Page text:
Muscle cars break the 700-horsepower barrier – USA TODAY

Posted: Thursday, July 10, 2014

As if it were the 1960s all over again, Detroit automakers are pushing horsepower in what’s left of their muscle car lineups to new heights.

But having just announced 700 horsepower in a production car, some experts question whether it’s more power than most potential buyers can handle.

The bar was raised last week by Chrysler Group’s Dodge, which announced that a special version of the Challenger will spit out 707 horsepower for the first time in a production car. Ford Motor and General Motors’ Chevrolet are already within striking distance:

• Ford’s 2014 Shelby GT500 version of the Mustang already gets 662 horsepower, but an all-new Mustang is on the way for 2015, and that horsepower rating could increase again.

• General Motors coaxes 580 horsepower out of big V-8 in the Camaro ZL1, and “at least” 625 out of the engine in its 2015 Corvette Z06.

The cars are a throwback to a more innocent age of cheap gas and screeching tires. Back in the 1960s and 1970s, cars like the Pontiac GTO, Plymouth Barracuda and Ford Boss 302 ruled the roads.

Prices of these new models are on the upper end of affordability for mainstream car buyers — and their appeal usually is limited to Baby Boomers, because they have both the spending power and the nostalgia. For them, allegiances can switch quickly to the most powerful car.

“It is a game of one-upsmanship,” says Rik Paul, auto editor for Consumer Reports magazine. “For people who buy these cars, it’s bragging rights.”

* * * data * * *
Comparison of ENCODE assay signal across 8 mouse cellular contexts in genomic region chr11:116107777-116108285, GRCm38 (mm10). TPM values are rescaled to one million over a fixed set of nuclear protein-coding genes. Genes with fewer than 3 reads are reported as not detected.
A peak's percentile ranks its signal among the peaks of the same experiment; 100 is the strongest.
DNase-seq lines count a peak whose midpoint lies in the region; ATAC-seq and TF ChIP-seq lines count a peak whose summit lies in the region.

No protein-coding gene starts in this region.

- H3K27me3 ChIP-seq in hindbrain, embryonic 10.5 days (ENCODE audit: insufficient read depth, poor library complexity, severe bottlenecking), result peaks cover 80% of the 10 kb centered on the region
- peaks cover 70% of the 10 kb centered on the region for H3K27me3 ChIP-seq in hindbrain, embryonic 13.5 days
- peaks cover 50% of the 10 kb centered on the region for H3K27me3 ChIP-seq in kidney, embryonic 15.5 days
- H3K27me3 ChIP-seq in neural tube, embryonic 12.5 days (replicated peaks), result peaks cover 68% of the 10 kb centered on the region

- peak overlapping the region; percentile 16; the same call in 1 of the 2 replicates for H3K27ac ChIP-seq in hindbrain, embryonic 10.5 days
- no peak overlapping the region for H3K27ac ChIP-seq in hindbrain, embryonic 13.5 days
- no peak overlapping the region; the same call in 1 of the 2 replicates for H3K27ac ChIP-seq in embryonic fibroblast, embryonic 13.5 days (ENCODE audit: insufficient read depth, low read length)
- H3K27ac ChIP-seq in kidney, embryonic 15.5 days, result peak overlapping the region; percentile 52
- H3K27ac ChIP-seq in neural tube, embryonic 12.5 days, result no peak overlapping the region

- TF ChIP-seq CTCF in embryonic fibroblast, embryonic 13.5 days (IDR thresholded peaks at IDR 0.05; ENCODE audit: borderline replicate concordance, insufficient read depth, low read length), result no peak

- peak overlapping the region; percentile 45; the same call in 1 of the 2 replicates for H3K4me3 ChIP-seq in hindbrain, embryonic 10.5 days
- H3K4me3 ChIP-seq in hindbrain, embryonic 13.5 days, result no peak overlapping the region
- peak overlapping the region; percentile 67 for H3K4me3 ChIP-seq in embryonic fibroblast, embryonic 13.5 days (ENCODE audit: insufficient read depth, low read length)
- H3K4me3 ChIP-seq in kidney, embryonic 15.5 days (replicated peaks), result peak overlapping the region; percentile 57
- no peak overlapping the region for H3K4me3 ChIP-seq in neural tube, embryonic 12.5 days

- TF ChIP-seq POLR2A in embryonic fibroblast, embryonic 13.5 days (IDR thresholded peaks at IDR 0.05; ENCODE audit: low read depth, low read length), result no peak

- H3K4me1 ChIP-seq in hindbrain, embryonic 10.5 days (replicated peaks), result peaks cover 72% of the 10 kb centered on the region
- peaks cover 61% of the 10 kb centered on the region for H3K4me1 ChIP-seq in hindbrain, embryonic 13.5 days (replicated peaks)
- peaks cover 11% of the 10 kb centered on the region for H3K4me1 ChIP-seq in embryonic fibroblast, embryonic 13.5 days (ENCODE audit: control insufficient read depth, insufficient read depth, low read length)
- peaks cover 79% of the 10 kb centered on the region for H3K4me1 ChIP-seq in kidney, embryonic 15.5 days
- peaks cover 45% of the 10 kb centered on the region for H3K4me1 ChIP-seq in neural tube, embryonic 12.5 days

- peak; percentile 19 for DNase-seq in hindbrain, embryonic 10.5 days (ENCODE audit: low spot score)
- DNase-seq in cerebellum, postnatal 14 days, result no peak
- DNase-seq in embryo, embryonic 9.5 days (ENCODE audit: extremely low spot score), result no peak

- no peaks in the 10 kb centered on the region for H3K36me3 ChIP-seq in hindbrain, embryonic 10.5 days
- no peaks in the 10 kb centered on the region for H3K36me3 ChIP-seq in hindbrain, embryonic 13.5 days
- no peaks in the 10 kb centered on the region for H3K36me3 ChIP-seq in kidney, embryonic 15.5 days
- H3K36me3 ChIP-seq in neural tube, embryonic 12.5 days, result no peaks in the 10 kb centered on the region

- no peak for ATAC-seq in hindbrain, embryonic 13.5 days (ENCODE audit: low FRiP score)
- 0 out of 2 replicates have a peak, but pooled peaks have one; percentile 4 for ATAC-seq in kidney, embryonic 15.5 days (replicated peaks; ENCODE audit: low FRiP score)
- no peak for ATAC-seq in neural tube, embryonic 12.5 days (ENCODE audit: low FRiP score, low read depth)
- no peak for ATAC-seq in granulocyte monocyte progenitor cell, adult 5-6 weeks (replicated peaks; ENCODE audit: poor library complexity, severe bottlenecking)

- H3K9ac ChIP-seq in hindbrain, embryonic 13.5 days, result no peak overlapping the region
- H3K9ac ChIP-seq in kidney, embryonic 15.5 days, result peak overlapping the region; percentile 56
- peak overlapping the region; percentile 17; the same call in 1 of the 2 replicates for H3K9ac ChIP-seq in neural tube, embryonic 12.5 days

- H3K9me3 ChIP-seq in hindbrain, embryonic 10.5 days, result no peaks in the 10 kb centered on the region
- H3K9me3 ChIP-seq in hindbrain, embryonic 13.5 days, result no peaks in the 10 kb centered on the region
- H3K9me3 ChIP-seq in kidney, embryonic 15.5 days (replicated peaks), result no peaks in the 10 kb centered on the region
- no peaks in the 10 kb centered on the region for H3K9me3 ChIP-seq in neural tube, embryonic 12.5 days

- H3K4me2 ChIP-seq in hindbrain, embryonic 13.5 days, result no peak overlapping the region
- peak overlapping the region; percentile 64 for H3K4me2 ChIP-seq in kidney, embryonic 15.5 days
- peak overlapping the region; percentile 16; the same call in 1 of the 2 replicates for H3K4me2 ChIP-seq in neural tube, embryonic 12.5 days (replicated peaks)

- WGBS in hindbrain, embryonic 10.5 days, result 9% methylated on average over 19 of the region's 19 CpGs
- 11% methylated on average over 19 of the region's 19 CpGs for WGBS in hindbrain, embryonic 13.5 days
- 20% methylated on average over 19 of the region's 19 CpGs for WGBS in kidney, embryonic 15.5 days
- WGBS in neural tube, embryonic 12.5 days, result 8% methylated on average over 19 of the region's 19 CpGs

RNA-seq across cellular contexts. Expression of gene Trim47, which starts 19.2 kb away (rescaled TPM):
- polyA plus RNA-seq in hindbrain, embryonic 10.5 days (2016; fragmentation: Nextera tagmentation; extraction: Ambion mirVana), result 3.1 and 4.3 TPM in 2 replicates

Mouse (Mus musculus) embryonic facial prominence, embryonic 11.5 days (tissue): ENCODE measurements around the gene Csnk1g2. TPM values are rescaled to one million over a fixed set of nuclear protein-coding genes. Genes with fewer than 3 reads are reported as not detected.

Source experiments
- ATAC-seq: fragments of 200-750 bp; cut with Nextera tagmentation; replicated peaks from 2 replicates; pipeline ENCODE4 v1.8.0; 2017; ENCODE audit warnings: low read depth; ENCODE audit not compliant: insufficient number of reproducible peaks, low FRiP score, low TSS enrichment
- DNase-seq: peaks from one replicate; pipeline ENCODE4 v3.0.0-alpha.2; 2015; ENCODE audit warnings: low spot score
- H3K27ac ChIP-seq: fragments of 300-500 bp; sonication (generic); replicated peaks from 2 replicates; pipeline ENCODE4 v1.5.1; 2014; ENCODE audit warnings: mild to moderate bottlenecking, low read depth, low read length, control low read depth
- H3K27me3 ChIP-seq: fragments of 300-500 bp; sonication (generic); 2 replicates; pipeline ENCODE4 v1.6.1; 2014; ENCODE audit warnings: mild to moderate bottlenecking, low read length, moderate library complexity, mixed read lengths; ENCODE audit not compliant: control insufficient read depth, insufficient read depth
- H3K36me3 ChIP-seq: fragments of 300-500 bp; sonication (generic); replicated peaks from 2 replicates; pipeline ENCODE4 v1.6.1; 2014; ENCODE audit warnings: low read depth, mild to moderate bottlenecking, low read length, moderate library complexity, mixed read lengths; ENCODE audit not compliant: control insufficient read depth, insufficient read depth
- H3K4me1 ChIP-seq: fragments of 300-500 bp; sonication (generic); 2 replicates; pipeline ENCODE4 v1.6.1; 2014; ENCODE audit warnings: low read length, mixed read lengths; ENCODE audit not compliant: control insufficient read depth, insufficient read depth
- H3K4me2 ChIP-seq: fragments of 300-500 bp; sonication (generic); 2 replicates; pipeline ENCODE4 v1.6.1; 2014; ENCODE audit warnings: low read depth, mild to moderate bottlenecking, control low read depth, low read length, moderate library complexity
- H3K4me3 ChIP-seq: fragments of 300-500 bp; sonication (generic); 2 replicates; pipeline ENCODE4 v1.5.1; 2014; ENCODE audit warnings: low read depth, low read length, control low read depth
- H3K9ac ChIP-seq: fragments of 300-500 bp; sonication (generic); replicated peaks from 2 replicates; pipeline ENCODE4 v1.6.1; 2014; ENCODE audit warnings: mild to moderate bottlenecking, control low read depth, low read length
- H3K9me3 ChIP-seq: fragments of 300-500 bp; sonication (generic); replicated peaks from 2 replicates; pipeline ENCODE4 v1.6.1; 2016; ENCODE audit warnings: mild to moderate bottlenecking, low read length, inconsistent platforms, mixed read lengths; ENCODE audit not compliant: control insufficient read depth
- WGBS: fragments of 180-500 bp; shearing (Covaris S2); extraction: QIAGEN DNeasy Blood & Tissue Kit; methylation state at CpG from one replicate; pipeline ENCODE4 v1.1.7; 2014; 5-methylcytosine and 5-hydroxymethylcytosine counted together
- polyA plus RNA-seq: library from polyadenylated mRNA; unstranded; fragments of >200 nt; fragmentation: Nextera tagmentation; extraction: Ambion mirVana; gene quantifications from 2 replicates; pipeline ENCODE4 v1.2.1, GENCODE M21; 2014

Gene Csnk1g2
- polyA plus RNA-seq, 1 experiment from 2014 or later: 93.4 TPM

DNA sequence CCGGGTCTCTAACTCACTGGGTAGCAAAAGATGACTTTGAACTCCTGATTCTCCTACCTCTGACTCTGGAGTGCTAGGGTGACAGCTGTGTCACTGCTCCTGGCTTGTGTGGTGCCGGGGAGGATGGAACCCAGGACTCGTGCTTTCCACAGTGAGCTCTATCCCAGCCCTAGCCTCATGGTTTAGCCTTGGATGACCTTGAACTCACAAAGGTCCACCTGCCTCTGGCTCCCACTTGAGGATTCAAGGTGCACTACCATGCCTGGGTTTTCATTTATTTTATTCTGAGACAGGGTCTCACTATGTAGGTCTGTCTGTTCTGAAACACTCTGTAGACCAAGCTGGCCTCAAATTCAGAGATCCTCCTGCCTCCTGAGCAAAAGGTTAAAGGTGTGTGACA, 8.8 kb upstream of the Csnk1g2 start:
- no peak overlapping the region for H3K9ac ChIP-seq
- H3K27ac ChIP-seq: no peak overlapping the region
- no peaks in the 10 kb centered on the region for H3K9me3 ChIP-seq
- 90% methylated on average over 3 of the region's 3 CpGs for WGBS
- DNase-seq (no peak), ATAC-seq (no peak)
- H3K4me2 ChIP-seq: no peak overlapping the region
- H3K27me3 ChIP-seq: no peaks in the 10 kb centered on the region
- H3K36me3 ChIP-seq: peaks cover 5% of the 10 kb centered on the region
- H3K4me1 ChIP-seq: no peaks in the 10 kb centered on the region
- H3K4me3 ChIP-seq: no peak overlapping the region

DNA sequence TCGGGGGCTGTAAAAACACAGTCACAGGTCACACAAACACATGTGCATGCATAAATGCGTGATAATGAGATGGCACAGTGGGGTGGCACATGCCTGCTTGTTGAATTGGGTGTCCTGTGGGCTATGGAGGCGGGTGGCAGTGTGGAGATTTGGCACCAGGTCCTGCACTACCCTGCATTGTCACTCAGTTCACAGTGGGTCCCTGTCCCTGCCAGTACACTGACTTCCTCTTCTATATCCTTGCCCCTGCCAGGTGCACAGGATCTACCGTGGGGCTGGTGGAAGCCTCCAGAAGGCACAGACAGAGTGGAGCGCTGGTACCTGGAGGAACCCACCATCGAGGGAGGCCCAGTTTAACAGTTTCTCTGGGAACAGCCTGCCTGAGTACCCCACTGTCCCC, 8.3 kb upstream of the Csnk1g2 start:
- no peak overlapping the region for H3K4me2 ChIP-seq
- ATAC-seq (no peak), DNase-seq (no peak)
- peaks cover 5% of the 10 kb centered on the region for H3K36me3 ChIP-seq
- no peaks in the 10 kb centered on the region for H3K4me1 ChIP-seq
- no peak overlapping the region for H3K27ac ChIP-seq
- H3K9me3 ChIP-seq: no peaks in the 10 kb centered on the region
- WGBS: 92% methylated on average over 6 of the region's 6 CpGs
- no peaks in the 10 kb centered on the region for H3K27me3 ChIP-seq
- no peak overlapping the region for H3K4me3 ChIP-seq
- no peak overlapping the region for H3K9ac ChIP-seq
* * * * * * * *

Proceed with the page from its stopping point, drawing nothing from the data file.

But, he says, it may be way too much power if left in the hands of inexperienced drivers. For instance, he says, his magazine warns parents against letting their kids drive sports cars or those capable of excessive speeds.

When it comes to a 700-horsepower car, he says, “no one needs that horsepower and few drivers would know to use it properly.”

Those who closely follow racing, however, say these are a new breed of muscle car.

Tim Suddard, editor of Grassroots Motorsports, a “hardcore” sports-car magazine, says he recently drove a Shelby Mustang. “The shock wasn’t how fast it went, but (that it) was a pussycat to drive.” Modern muscle cars have electronic engine controls and other features like traction control that let even less experienced drivers stay in control.

“You’re talking a different world,” he says.

The 707-horsepower engine going into the 2015 Dodge Challenger SRT is the supercharged 6.2-liter Hemi Hellcat engine. The other performance characteristics of the engine, and the price, are due to be announced before the car goes on sale in the fall.


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